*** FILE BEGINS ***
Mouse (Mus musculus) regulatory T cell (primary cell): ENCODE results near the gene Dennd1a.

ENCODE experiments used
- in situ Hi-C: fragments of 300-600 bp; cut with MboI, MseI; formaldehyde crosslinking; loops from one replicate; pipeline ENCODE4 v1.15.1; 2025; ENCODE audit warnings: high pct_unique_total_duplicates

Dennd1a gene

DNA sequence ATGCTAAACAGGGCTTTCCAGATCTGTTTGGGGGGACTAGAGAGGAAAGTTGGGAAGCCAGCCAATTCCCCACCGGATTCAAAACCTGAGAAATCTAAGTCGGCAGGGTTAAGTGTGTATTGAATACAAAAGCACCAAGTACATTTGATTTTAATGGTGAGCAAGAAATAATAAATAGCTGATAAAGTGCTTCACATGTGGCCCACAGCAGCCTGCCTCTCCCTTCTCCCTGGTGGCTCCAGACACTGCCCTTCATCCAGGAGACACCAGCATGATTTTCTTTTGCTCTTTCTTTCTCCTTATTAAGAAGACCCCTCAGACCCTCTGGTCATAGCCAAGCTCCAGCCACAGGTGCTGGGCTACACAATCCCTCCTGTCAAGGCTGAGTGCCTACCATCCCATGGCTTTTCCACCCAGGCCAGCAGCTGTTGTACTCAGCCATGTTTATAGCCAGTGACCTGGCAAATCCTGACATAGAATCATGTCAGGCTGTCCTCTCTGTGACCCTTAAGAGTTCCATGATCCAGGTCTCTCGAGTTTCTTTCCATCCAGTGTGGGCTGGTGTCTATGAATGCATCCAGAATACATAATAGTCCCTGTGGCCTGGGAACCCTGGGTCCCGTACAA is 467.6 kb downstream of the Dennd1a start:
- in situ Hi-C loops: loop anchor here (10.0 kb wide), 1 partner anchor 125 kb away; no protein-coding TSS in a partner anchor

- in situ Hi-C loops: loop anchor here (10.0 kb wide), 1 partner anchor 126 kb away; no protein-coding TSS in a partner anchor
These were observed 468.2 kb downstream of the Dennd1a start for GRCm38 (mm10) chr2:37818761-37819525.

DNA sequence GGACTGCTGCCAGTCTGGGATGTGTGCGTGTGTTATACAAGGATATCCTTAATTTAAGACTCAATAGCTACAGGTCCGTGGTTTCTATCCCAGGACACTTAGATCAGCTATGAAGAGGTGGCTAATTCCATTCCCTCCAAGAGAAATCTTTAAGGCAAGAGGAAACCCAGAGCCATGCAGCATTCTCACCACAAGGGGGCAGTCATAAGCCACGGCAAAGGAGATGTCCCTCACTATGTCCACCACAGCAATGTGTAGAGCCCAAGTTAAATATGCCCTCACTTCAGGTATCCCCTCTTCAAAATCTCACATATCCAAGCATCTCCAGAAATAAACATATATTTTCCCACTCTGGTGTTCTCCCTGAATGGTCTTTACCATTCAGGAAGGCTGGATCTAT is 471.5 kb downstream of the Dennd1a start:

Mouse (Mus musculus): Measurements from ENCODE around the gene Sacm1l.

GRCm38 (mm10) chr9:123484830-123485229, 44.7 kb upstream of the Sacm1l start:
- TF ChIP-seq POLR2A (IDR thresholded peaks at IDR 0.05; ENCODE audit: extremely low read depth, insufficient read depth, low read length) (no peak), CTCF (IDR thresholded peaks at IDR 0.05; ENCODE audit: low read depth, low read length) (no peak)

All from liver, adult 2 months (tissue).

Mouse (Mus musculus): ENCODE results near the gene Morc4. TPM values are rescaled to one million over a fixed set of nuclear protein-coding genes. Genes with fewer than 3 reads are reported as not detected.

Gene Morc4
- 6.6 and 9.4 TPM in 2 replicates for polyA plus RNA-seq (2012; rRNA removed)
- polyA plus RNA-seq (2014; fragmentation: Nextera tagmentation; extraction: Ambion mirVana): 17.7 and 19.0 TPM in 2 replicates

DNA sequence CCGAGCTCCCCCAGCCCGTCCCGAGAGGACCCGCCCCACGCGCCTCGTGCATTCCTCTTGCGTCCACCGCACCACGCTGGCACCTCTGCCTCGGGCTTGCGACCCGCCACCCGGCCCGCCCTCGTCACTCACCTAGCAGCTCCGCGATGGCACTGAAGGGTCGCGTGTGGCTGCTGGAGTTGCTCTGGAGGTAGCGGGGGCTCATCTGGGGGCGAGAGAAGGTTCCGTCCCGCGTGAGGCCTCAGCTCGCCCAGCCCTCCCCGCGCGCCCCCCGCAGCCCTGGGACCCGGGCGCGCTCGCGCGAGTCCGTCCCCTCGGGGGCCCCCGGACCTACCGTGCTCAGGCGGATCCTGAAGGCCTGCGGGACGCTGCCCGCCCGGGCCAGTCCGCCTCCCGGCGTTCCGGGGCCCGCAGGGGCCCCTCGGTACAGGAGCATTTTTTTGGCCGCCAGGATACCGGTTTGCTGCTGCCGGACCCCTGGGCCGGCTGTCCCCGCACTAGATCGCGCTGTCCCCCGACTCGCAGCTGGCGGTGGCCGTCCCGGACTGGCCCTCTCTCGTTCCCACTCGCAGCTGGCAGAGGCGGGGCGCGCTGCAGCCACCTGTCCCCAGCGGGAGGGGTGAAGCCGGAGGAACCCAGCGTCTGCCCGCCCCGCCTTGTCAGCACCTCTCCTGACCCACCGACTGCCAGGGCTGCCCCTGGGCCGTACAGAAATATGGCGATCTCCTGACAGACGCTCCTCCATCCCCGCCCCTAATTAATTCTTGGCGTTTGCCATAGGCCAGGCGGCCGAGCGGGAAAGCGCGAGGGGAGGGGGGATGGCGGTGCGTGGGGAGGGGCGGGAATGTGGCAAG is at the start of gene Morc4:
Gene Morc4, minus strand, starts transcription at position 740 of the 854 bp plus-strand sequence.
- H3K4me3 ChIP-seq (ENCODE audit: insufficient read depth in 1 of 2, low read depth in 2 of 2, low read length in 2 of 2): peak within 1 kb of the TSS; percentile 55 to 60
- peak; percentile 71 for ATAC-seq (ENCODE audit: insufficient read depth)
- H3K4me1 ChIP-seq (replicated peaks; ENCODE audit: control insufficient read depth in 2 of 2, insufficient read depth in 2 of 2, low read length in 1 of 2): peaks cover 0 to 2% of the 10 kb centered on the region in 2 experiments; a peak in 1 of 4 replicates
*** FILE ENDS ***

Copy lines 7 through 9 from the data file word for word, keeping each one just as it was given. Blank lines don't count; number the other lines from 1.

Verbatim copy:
- in situ Hi-C loops: loop anchor here (10.0 kb wide), 1 partner anchor 126 kb away; no protein-coding TSS in a partner anchor
These were observed 468.2 kb downstream of the Dennd1a start for GRCm38 (mm10) chr2:37818761-37819525.

DNA sequence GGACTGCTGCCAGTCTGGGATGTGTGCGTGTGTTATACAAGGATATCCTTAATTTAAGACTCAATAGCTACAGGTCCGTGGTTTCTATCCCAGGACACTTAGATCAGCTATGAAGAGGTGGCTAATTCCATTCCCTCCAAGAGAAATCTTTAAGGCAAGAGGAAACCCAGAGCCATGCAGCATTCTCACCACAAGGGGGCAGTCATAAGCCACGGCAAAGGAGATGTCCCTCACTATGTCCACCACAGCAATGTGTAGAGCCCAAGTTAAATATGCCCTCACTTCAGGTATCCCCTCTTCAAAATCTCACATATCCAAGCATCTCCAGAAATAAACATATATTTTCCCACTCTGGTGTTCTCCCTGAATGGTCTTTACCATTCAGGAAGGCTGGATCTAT is 471.5 kb downstream of the Dennd1a start: